Admissions has to start talking about changes, too. If students are getting one message from the school and one from recruiters, they’ll probably go with the sexiest—the one that says "You’ll get a job without doing anything."

We’ve got tons of work to do here.

Many Wabash alumni who found their calling in life did so through what seems a series of fortunate accidents—serendipitous moments when they were the right person in the right place at the right time. Is this something that you can build into a student’s experience at Wabash?

There are few straight paths to finding a vocation. This is unpopular with parents, but just because a student arrives at Wabash with a straight path planned out doesn’t mean that’s best for him or plays to his strengths or deeper interests, or is ultimately the way he’ll go.

People who find their calling are lucky, but they create their own luck. They position them-selves to be in the right place for when that right time occurs. Our job is to help students by getting to know them and providing them with the programs that will allow them to be in that right place at the right time.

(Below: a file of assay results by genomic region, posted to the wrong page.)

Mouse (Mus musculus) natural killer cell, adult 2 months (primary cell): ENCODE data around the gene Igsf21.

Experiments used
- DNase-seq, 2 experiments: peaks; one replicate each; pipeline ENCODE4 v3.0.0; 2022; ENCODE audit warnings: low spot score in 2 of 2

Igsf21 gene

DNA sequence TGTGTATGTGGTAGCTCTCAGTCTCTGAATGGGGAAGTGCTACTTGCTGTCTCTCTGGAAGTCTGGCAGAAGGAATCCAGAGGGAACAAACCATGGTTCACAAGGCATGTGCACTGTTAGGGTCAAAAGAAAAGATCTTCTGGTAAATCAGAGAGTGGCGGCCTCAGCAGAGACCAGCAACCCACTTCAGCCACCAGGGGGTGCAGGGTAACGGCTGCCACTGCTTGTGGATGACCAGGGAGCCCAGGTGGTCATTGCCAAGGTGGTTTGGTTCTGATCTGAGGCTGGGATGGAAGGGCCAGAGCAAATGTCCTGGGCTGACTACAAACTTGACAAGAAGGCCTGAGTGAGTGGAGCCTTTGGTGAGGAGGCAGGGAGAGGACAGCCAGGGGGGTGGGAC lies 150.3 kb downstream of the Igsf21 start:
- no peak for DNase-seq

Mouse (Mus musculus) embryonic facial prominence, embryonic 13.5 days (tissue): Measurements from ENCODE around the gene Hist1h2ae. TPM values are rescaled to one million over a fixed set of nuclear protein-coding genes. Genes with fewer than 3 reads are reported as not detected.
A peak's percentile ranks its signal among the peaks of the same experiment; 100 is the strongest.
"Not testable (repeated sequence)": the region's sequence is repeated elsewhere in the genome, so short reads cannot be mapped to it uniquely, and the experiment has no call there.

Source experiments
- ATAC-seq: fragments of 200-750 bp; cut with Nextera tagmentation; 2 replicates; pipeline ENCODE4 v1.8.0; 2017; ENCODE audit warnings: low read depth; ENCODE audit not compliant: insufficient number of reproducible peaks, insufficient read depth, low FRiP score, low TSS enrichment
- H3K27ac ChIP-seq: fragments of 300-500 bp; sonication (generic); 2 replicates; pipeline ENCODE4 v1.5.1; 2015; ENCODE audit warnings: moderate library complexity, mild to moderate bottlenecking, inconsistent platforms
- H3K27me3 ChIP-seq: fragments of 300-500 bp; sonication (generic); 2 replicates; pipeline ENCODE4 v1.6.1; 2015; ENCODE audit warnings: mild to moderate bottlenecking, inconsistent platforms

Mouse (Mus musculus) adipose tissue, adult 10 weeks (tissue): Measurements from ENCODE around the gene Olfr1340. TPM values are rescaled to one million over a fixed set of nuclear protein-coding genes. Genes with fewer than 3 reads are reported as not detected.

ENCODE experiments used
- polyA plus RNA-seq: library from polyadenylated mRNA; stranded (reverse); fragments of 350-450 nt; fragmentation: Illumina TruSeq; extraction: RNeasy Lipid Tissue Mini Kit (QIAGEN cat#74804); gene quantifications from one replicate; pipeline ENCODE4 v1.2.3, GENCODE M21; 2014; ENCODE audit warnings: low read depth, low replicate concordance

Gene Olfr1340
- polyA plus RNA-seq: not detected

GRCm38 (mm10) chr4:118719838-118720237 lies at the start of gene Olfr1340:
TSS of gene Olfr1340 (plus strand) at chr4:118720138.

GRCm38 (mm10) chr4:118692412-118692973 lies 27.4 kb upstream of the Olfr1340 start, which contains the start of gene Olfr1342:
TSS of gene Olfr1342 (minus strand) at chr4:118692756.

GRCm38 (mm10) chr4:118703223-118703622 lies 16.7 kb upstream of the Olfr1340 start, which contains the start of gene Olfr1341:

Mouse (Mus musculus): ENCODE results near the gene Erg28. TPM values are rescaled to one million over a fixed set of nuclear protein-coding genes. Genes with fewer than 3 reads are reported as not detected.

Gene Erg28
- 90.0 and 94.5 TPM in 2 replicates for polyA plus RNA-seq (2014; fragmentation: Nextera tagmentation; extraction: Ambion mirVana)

The key for them is to be active, get a variety of experiences, participate in experiential learning activities, and participate in the school’s activities. So much learning at a school like Wabash occurs outside the classroom, and they need to take full advantage of those learning and leadership opportunities.

Are internships the answer?

An internship is great, and we’ll be connecting students to more of them. But the experiences I’m talking about don’t take place only in internships. Any kind of experience in the field you’re interested in—shadow someone for the day, volunteer, just hang out or talk with someone in the field. Go to events on campus. Listen to speakers on campus.

What do students and alumni overlook most often in their search for vocation?

There are so many types of jobs, and people think too small. The most neglected part of this process is the research. People spend more time researching a new car purchase than they do researching their career path.

We can help them with that. We’re a resource for everything career-related.

The students are not our customers. Students are number one, but we’re not serving students. We’re partners with them. We’re part of their network, their research, and we’re educating them about the process of taking the next step, the outcome. If you have a degree and no plan, what does that get you?

Are faculty part of the solution to changing the culture toward discerning vocation at Wabash?

Definitely. We’ll support each other.